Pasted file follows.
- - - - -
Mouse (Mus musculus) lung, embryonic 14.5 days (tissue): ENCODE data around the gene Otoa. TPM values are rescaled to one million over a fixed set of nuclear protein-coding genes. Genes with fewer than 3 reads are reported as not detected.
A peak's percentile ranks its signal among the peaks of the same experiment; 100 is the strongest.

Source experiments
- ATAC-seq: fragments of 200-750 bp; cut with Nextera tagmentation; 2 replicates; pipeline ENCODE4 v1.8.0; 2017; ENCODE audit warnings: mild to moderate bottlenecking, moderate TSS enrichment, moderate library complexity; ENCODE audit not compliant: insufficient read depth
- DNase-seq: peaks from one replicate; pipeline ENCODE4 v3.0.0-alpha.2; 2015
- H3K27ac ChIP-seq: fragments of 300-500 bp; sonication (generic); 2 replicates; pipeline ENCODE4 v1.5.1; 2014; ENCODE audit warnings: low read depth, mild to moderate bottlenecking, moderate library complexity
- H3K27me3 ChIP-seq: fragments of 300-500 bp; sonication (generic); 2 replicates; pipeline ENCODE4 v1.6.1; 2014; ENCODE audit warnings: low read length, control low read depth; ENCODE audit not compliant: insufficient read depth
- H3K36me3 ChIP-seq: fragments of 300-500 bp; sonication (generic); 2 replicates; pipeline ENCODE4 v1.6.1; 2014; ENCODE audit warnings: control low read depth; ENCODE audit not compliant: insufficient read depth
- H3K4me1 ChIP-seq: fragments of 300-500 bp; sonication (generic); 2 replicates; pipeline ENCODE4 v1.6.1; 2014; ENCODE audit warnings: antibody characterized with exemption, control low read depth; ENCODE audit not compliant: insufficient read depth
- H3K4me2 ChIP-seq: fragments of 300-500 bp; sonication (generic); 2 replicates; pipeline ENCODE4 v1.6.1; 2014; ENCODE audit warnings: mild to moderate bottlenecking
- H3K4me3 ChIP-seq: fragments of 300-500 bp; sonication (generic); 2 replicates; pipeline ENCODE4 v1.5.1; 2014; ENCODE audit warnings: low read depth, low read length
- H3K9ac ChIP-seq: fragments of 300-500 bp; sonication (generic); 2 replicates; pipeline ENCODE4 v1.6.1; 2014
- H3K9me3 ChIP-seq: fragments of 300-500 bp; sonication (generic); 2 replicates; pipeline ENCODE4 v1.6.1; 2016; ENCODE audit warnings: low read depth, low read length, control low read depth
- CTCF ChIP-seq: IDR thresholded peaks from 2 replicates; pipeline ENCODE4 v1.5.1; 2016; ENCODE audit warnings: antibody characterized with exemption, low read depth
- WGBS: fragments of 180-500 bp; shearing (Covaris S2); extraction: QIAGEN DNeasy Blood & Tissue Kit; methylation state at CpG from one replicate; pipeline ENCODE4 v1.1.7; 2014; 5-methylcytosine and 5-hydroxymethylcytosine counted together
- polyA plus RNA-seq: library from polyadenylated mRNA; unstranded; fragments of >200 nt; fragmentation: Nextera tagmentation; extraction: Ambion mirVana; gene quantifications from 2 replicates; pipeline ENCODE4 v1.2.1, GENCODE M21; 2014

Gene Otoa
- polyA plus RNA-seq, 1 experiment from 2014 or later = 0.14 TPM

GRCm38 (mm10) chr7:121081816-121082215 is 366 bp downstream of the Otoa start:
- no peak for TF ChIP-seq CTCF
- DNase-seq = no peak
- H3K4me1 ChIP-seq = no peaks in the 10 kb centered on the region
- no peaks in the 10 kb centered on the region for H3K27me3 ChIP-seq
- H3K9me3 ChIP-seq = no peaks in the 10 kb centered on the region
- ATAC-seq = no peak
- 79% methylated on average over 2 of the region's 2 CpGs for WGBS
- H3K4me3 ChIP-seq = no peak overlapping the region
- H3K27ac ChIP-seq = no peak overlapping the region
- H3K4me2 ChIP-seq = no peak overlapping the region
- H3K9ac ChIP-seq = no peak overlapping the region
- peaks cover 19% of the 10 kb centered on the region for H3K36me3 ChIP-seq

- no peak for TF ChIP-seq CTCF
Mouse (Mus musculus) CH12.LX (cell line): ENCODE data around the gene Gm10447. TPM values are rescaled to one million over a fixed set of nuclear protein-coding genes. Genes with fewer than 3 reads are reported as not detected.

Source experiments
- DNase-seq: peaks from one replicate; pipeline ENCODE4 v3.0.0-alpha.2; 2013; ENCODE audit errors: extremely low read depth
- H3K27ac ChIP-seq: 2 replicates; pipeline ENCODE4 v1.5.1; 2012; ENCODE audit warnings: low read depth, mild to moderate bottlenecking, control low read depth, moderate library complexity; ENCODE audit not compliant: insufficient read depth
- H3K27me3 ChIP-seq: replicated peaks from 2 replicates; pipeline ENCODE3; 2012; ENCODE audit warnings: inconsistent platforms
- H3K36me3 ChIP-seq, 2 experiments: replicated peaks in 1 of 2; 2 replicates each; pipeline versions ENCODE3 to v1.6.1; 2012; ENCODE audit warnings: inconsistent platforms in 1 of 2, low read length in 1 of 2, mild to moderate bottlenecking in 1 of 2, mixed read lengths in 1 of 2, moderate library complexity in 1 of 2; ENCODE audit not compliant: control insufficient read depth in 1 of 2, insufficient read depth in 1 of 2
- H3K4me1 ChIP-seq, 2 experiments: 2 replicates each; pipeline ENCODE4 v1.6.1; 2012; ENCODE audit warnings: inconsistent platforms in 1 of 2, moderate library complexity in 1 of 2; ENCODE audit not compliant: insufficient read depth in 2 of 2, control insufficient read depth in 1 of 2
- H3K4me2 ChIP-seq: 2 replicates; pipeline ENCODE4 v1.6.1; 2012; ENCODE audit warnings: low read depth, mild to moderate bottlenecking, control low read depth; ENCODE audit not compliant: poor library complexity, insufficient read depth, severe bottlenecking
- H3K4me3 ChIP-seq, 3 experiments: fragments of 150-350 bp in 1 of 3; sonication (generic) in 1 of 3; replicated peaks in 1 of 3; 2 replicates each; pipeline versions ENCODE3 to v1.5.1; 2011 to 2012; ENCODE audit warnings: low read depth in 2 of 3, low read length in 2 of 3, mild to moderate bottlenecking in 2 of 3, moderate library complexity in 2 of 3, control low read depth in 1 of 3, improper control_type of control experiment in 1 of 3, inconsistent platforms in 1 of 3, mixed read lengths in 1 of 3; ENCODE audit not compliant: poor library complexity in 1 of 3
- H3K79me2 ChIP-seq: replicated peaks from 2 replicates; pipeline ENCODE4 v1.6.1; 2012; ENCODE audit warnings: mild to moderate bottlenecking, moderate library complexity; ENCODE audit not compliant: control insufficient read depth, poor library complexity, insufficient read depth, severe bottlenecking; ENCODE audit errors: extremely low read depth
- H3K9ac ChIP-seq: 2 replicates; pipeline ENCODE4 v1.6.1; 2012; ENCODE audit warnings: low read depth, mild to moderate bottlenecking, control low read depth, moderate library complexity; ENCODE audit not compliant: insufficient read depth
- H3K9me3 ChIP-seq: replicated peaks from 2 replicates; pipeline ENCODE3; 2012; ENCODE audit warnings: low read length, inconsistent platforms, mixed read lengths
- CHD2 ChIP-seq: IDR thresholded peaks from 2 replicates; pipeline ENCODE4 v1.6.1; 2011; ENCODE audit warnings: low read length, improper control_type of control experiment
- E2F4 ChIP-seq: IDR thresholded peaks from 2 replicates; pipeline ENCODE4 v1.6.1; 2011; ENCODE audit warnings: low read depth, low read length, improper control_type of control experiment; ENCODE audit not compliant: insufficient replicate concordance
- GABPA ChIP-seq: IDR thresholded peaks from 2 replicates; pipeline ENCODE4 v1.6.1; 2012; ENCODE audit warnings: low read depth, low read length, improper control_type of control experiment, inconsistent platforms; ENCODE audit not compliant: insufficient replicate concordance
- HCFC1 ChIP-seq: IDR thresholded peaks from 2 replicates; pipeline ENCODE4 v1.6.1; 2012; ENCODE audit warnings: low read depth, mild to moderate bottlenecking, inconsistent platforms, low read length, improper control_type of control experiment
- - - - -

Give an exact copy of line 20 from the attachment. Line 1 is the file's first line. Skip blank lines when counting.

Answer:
- no peak for TF ChIP-seq CTCF